Decline of manufacturing unit labor costs continues
December 06, 2002
Unit labor costs in the manufacturing sector fell at an annual rate of 1.0 percent (seasonally adjusted) in the third quarter of 2002. This decrease continued a series of quarterly declines in these costs that began in the third quarter of 2001.
The third-quarter decrease in unit labor costs in the manufacturing sector resulted from a combination of a 4.4-percent increase in hourly compensation and a 5.5-percent rise in productivity. The change in unit labor costs is roughly equal to the change in hourly compensation less the change in productivity.
These data are from the BLS Productivity and Costs program. Unit labor costs—the cost of the labor input required to produce one unit of output—are computed by dividing labor costs in nominal terms by real output. Data are subject to revision. Additional information is available in "Productivity and Costs, Third Quarter 2002 (revised)" (PDF) (TXT), news release USDL 02-668.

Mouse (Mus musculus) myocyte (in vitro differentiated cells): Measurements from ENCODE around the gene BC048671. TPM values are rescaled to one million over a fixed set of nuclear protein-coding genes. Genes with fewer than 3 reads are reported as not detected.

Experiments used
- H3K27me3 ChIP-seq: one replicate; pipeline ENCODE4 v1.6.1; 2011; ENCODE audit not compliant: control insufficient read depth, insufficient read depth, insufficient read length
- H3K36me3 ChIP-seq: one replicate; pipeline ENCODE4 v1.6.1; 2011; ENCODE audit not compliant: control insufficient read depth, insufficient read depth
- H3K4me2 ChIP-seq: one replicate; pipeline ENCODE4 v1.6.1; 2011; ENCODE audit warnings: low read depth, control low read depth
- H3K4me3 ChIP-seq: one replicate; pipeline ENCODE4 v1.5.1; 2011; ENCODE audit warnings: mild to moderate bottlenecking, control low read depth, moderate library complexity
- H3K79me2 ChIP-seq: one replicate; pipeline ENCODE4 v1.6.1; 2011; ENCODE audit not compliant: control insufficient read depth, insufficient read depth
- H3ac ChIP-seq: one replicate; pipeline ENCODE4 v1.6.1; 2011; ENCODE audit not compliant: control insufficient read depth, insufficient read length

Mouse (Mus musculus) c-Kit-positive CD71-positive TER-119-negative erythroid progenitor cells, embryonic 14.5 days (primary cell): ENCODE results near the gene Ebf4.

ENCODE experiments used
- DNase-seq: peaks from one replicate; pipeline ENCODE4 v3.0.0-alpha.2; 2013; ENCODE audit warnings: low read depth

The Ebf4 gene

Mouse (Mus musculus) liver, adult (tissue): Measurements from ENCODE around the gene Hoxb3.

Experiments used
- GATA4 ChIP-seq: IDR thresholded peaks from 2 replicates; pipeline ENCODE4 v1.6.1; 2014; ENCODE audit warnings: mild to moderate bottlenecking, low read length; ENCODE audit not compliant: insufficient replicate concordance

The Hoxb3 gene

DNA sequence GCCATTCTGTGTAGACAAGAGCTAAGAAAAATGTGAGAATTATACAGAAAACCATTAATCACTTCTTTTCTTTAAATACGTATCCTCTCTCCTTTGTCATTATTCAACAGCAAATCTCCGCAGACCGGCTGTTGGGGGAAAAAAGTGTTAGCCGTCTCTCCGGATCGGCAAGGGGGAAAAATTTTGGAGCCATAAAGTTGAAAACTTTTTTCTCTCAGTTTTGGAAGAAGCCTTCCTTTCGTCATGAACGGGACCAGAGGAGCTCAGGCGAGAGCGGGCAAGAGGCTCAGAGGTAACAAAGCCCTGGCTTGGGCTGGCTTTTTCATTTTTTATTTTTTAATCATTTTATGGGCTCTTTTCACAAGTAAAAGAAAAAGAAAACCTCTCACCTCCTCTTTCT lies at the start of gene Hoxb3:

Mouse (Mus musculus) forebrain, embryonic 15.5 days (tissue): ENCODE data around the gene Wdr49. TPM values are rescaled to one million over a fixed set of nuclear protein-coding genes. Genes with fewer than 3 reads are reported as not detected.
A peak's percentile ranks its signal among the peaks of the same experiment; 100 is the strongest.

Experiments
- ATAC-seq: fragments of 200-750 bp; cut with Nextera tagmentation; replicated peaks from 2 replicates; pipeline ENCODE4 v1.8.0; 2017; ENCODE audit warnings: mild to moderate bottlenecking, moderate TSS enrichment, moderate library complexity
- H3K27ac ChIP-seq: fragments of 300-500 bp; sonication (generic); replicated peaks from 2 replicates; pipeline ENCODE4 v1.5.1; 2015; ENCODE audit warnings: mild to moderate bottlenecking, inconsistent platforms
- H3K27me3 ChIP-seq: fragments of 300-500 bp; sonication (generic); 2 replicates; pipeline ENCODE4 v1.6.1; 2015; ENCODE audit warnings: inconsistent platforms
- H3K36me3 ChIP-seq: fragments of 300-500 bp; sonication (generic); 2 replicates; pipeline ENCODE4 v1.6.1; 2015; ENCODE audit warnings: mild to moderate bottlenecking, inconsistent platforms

Bureau of Labor Statistics, U.S. Department of Labor, The Economics Daily, Decline of manufacturing unit labor costs continues on the Internet at http://www.bls.gov/opub/ted/2002/dec/wk1/art05.htm (visited September 29, 2016).
Recent editions of Spotlight on Statistics
A look at healthcare spending, employment, pay, benefits, and prices
As one of the largest U.S. industries, healthcare is steadily growing to meet the needs of an increasing population with an increasing life expectancy. This Spotlight looks at how much people spend on healthcare, current and projected employment in the industry, employer-provided healthcare benefits, healthcare prices, and pay for workers in healthcare occupations.
Employment and Wages in Healthcare Occupations
Healthcare occupations are a significant percentage of U.S. employment. Some of the largest and highest paying occupations are in healthcare. This Spotlight examines employment and wages for healthcare occupations.
Fifty years of looking at changes in peoples lives
Longitudinal surveys help us understand long-term changes, such as how events that happened when a person was in high school affect labor market success as an adult.